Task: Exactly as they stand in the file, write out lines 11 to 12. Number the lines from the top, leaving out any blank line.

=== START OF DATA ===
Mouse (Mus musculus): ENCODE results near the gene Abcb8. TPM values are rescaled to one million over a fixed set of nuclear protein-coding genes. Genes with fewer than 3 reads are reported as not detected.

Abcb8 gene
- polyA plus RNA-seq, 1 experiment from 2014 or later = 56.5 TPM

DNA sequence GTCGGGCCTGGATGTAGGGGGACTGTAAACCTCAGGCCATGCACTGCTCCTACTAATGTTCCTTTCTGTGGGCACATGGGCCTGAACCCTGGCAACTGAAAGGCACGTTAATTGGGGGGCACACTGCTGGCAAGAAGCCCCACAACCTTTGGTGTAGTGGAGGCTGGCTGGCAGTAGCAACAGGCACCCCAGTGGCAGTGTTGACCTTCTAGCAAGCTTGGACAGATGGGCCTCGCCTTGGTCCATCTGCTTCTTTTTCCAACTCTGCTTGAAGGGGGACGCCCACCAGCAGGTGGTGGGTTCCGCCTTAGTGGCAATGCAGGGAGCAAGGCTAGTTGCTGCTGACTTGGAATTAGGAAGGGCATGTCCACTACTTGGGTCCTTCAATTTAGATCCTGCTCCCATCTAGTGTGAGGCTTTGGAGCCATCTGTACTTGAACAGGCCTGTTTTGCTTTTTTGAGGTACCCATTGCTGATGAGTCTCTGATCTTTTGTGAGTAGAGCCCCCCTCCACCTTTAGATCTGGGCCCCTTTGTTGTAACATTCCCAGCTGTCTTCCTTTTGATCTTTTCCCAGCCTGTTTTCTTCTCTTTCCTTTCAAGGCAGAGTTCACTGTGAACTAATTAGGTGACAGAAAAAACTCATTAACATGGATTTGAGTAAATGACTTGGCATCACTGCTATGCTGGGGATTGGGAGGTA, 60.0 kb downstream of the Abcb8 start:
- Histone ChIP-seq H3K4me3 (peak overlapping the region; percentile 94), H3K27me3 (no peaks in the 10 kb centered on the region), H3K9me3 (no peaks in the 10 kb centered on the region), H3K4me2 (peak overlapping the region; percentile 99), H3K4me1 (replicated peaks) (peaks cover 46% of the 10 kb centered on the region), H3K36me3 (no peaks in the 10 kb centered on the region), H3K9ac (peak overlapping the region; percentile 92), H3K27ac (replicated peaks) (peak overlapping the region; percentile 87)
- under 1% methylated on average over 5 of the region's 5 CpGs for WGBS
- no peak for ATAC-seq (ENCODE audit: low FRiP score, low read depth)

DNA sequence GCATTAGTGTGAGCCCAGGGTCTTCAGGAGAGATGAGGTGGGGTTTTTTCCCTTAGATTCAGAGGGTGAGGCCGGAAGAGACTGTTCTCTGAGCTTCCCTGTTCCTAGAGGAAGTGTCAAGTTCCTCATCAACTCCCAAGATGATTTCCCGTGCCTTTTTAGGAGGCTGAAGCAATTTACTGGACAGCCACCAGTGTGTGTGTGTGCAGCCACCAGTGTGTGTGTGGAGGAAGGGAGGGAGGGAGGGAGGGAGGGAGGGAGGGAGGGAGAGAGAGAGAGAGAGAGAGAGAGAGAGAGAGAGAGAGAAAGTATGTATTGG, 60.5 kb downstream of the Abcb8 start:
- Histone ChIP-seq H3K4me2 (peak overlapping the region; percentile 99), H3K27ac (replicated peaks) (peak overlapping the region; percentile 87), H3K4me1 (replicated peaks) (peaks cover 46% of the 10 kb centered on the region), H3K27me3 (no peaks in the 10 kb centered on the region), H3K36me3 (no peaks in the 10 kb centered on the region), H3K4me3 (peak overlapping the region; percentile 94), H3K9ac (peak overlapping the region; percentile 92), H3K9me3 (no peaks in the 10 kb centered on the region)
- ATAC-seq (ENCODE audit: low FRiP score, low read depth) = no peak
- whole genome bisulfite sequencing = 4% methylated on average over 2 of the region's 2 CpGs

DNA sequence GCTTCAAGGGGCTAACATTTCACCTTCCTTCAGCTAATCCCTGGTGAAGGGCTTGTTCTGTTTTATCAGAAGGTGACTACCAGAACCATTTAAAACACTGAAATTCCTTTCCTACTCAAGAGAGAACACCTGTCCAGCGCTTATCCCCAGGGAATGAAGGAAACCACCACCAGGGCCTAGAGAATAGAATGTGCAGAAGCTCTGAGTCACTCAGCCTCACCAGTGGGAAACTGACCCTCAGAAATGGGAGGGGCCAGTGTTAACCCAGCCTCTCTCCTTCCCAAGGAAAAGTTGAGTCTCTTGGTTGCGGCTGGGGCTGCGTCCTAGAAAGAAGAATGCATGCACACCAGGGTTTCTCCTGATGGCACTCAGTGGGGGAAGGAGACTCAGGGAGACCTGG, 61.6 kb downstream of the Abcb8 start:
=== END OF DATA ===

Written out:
- whole genome bisulfite sequencing = 4% methylated on average over 2 of the region's 2 CpGs

DNA sequence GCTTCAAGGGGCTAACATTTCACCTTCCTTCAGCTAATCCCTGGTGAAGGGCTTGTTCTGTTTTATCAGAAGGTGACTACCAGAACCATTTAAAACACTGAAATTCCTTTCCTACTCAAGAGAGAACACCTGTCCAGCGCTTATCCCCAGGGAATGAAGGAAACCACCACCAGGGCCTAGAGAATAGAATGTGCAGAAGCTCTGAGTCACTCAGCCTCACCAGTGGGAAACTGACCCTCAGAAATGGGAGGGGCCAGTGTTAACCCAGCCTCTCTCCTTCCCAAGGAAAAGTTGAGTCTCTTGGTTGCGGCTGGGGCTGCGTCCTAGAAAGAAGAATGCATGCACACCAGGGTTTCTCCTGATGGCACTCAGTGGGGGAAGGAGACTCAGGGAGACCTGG, 61.6 kb downstream of the Abcb8 start: